5. Parties' Contentions

A. Complainant

Complainant alleges that it holds rights in the mark SAVE THE CHILDREN and that the Domain Name is confusingly similar to it.

Complainant contends that Respondent has no rights or legitimate interests in the Domain Name.

Complainant alleges that Respondent registered and used the Domain Name in bad faith.

Complainant requests the Panel to transfer the Domain Name to it.

B. Respondent

Respondent did not reply to the Complainant's contentions.

6. Discussion and Findings

Paragraph 4(a) of the Policy sets forth three elements that must be established by a complainant to merit a finding that a respondent has engaged in abusive domain name registration and use, and to obtain relief. These elements are that:

(i) respondent's domain name is identical or confusingly similar to a trademark or service mark in which the complainant has rights; and

(ii) respondent has no rights or legitimate interests in respect of the domain name; and

(iii) respondent's domain name has been registered and is being used in bad faith.

Each of the aforesaid three elements must be proved by a complainant to warrant relief.

A. Identical or Confusingly Similar

Complainant has submitted uncontested evidence showing its registration of the SAVE THE CHILDREN mark on the Principal Register of the U.S. Patent and Trademark Office. The Panel thus finds that Complainant has rights in that mark.

The Domain Name <savechildren.com> incorporates the distinctive aspects of Complainant's mark, while omitting the definite article “the” and adding the generic top-level domain “.com.” Such differences are immaterial for purposes of assessing similarity. See Dow Jones & Company, Inc. & Dow Jones LP v. T.S.E. Parts, WIPO Case No. D2001-0381 (deleting the article “the” only serves to confuse Internet users into believing that a relationship exists between complainant and the domain name; domain transferred); Summerfield Hotel Company v. WWW Enterprise, Inc., NAF Claim No. FA0501000411803 (adding the top-level domain does not serve to distinguish respondent's domain name from complainant's mark; domain name transferred). In fact, Complainant made of record one incident of confusion that can be found on the U.S. Government's Export Portal website, which contains a document entitled, “U.S. Government Iraq Reconstruction: Prime Contracts and Subcontracts Awarded.” See “http://www.trade.gov/static/iraq_contracts03.pdf”. This document lists as one of the contracts the “Iraq Community Action Program” and as one of the 5 organizations associated with that contract “Save the Children Federation, Inc.” The domain name provided for Complainant, however, is Respondent's domain name “www.savechildren.com”, not any of Complainant's domain names.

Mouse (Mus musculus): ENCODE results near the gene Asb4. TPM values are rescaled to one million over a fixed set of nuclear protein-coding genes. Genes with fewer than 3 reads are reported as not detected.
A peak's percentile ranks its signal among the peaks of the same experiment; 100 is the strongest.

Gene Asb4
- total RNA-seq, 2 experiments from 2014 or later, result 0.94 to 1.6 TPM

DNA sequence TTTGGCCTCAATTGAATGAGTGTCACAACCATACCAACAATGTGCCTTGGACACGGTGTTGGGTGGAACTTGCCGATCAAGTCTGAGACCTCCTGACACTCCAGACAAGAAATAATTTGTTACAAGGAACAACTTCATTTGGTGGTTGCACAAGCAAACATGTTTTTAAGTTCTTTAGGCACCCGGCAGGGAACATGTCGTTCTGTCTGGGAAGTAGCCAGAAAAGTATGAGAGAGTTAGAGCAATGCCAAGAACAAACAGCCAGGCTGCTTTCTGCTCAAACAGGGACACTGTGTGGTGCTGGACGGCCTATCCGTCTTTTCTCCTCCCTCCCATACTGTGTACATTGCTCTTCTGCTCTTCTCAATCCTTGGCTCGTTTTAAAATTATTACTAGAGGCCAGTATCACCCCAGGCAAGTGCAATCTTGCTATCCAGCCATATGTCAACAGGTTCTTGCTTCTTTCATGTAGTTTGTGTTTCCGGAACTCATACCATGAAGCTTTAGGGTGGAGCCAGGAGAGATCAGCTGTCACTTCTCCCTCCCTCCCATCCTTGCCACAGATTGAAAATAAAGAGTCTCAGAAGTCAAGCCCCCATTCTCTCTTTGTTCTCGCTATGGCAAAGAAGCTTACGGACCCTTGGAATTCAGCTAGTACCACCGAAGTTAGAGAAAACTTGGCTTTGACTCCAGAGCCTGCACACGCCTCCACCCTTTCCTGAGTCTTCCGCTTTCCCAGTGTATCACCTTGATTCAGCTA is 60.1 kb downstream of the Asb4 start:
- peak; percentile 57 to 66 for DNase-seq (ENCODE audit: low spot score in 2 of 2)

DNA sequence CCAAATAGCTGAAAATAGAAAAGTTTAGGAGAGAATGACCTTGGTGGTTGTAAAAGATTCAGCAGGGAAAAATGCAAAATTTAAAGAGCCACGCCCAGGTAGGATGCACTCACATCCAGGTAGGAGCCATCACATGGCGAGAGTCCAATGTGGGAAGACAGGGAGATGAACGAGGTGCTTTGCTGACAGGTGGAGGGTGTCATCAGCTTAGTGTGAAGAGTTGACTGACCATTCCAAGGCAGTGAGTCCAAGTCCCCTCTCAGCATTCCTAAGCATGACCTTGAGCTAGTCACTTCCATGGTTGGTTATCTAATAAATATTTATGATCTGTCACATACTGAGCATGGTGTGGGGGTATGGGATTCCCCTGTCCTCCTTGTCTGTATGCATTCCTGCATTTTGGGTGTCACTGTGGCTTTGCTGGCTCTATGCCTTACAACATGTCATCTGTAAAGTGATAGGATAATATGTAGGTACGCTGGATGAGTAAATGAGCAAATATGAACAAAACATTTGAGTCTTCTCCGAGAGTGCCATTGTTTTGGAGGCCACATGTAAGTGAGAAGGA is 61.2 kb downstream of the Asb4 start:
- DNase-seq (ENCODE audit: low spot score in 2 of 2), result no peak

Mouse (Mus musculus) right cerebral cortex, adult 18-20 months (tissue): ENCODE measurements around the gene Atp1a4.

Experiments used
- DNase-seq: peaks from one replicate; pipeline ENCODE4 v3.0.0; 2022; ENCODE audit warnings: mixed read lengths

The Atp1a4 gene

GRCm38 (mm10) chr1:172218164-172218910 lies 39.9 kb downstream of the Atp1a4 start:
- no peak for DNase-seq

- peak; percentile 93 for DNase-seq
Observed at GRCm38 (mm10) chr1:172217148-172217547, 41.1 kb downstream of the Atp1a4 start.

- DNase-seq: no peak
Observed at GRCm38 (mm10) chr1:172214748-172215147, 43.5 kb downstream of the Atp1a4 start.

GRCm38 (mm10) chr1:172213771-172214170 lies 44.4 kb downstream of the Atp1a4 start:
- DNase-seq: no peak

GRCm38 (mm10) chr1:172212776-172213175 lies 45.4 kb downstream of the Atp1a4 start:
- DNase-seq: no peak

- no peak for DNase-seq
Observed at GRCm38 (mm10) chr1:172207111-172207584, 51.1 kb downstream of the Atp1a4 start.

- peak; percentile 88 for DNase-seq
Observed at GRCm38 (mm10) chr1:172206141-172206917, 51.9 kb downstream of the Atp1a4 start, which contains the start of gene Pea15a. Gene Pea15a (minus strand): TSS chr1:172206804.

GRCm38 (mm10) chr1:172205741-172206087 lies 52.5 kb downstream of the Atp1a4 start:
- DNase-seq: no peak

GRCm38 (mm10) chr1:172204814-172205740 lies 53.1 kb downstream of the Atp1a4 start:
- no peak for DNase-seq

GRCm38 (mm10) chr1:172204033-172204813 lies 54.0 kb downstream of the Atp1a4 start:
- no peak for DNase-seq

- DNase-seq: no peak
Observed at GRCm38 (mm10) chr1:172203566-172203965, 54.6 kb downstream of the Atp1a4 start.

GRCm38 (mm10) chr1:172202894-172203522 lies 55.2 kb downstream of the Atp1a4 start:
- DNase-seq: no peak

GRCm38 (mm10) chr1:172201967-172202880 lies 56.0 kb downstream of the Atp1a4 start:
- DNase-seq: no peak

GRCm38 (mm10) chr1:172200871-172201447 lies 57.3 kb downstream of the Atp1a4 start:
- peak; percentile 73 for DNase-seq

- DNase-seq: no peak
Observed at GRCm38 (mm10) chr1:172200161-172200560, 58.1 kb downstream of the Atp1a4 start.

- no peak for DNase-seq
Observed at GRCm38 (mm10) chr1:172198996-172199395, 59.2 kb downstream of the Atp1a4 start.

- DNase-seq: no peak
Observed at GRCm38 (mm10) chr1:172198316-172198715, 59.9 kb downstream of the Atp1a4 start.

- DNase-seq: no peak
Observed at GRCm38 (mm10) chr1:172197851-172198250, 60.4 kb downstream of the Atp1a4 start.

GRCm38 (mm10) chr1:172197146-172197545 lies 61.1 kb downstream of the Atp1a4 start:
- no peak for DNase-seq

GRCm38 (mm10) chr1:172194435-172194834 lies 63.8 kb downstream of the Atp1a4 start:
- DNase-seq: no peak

For the foregoing reasons, the Panel finds that paragraph 4(a)(i) of the Policy has been satisfied.

B. Rights or Legitimate Interests

Complainant must prove Respondent has no rights to or legitimate interests in the Domain Name. Once a complainant makes a prima facie showing that a respondent has no rights or legitimate interests in a domain name, the burden of proof on this factor shifts to the respondent to rebut the showing. The burden of proof, however, remains with complainant. See Document Technologies, Inc. v. International Electronic Communications, Inc., WIPO Case No. D2000-0270. Pursuant to paragraph 4(c) of the Policy, “[a]ny of the following circumstances, in particular but without limitation, if found by the Panel to be proved based on its evaluation of all evidence presented, shall demonstrate [Respondent's] rights or legitimate interests to the domain name for purposes of [p]aragraph 4(a)(ii):

(i) before any notice to you of the dispute, your use of, or demonstrable preparations to use, the domain name or a name corresponding to the domain name in connection with a bona fide offering of goods or services; or

(ii) you (as an individual, business, or other organization) have been commonly known by the domain name, even if you have acquired no trademark or service mark rights; or

(iii) you are making a legitimate noncommercial or fair use of the domain name, without intent for commercial gain to misleadingly divert consumers or to tarnish the trademark or service mark at issue.”